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By Jalaluddin Rumi
Title: “Enough Words”
• The title of the poem, "Enough Words," speaks to our tendency to try
to solve things, or to over ﬁx problems. It can be read as almost a
command, as though we are being told that we have said too much.
That is enough. Also, the simplicity of the statement leads us by
example in how we should react: simply. Calmly.
• Speaker: A casual person
• Occasion: The speaker casually advises his friend to let things go,
relax, don't try to ﬁx everything.
• Audience: A friend
• Paraphrase: Not every problem needs a complicated solution, let alone
any solution at all.
• The word "shadow" means a dark shape or ominous presence. It has a
very negative connotation and is often used as a metaphor for
something that we should try to escape; however, the speaker advices
his friend to accept his shadows, allow them to catch up. He uses the
negative connotation of the word shadow, but then says that shadows
can be a good thing, they help you, they make you who you are. This
shows that not everything we think is problematic should be ﬁxed
• "What hurts you, blesses you./Darkness is your candle./Your
boundaries are your quest" (12-14) are all examples of paradoxes.
The speaker uses them to show that what we believe to be bad isn't
necessarily always the thing that hurts us. In fact, sometimes our
problems help us.
• The word “grain” in line 33 means a small dry seed; however it is
associated with wholesomeness, beginnings, simplicity. The grain in
this case has a very positive connotation. It is something that we
should strive for.
• Similarly, the barley is symbolic of peace. It is simplistic in that "When
you put it in the ground it grows." It does not complain about where
you put it, instead it ignores or overcomes problems and hardships. It
is where the soul wants to reside, where it should reside. The speaker
uses the barley as an ideal. We should be like the barley: stoic.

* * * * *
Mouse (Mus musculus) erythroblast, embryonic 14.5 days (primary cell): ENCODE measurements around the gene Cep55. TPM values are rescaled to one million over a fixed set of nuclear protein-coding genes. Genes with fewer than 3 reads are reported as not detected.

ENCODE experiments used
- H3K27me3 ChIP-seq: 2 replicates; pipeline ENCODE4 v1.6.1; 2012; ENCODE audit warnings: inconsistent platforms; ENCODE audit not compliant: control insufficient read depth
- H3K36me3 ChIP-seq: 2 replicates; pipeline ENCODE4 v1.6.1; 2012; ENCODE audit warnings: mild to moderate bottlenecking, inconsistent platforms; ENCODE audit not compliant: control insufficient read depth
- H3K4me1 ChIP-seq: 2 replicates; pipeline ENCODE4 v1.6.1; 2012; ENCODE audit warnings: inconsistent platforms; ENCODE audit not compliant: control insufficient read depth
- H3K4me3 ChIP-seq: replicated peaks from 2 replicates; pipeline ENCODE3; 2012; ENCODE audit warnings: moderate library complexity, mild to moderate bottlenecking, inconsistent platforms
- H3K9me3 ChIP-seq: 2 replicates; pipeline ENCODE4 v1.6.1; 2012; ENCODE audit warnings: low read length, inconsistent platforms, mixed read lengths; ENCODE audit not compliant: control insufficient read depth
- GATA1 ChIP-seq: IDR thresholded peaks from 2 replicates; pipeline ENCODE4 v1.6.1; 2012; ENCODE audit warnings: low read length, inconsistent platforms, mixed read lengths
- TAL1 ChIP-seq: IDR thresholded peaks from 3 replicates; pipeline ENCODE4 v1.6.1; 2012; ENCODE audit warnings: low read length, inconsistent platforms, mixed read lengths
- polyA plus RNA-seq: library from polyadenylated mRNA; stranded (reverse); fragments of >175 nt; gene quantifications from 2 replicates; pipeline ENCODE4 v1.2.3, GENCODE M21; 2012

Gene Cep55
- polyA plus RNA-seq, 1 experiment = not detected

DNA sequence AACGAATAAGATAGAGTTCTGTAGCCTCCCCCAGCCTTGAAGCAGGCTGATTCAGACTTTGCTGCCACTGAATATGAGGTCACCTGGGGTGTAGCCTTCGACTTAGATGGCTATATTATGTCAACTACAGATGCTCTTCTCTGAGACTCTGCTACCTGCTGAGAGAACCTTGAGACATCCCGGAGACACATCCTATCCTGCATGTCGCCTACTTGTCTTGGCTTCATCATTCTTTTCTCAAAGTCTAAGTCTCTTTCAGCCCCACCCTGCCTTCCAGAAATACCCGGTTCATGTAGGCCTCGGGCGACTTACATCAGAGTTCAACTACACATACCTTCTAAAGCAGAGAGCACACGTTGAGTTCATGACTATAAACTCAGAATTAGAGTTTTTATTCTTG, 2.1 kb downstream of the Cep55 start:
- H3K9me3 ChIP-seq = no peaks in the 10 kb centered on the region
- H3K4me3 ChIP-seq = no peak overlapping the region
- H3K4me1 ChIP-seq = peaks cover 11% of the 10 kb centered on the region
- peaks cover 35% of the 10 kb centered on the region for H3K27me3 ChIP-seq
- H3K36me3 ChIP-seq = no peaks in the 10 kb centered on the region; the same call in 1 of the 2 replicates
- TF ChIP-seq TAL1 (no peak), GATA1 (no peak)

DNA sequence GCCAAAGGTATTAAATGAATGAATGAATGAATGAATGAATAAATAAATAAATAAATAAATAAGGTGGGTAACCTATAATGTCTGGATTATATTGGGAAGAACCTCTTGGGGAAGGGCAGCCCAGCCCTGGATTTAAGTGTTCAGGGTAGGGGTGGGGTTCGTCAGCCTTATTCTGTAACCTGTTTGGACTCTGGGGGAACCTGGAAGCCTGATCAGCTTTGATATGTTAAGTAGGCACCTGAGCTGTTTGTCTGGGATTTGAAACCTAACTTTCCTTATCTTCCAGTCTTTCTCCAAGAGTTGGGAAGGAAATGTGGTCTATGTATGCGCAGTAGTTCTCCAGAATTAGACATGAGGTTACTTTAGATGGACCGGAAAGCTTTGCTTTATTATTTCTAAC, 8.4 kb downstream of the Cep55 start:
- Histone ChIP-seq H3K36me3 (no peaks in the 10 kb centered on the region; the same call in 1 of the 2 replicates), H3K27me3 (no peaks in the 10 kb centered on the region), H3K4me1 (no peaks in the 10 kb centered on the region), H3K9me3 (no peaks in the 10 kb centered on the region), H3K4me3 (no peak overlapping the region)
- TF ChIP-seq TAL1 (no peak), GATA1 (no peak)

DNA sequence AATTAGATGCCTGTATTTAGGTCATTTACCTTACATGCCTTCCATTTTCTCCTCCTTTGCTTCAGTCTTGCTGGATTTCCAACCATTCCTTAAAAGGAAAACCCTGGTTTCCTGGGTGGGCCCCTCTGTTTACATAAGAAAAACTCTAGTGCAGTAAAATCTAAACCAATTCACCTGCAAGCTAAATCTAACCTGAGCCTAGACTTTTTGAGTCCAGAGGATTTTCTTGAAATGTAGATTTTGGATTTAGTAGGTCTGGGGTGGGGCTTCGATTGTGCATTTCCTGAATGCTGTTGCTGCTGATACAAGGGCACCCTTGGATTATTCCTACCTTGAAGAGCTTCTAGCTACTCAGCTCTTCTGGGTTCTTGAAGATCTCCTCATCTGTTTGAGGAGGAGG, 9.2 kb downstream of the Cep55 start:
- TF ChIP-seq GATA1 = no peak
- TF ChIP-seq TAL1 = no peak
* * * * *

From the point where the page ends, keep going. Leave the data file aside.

• Lines 23-31 are an allegory that uses the hunting of a frog by a snake
as a representation of humanities tendencies. It shows that when the
frog, who is representing us, humanity, tries to leave the water that he
is familiar with, or tries to learn to hiss he gets eaten by the snake.
This essentially is saying that when we try to ﬁnd an overcomplicated
solution we only make our situation worse, whereas when we leave well
enough alone we end up better off, as shown by the fact that when
the frog says nothing he survives.
• There us no allusion in this poem; however there is a reference to a
cliche when the speaker says "Don't try to put out ﬁre/ by throwing on
more ﬁre" (3-4). This is a a contradiction of the saying "Fight ﬁre with
ﬁre." It is used to show that sometimes when we try to ﬁx everything we
simply add to the agitation, making the problem worse.
• In the sentence "When from that tree, feathers and wings sprout/ on
you, be quieter than a a dove" (20-21), the words "quieter" and
"sprout" us the harsh sound of the "T" to show that the experience
could be agitating, or even painful, but the speaker says not to "open
your mouth" (22), not to protest.
• "Listen and lay your head under the tree of awe" demonstrates
euphony because the words ﬂow together. They sound peaceful and
sweet because what the sentence, and the poem, are trying to say is
that we need to settle down. We get caught up in the problems in the
world and try to ﬁx too much, when really what we need to be doing is
ﬁnding peace, and observing. We need to listen, not talk. We need to
• The tone is relaxed, as shown by the euphony, which serves to
illustrate the peace that we should live by.
• "Shall I squeeze more juice from this" (37) is a metaphor because he is not
physically straining a lemon, he is talking about forcing more words into this
explanation. The act of squeezing is difﬁcult, thus he is saying that he is
forcing himself to explain, it is not even an unconscious habit anymore, but
instead it takes effort. Perhaps this illustrates how severe our tendencies to
explicate and ﬁx are, we do it until it becomes an uncomfortable, unnatural
• This is metaphor is an example of irony because at the end of the poem the
speaker points out that he has been demonstrating dramatic irony
throughout the poem because, while the meaning of the poem is to go with
the ﬂow and not feel a need to be always explaining always ﬁxing, the entire
poem is a winded explanation of why we should do this.
• There is no meter or rhyme. This serves to demonstrate how we should
be more ﬂuid. Go with the ﬂow. It would be a contradiction of the
message of the poem if it conformed to a ridged set of rhymes and
syllables. Instead the poem is much more relaxed, conversational, and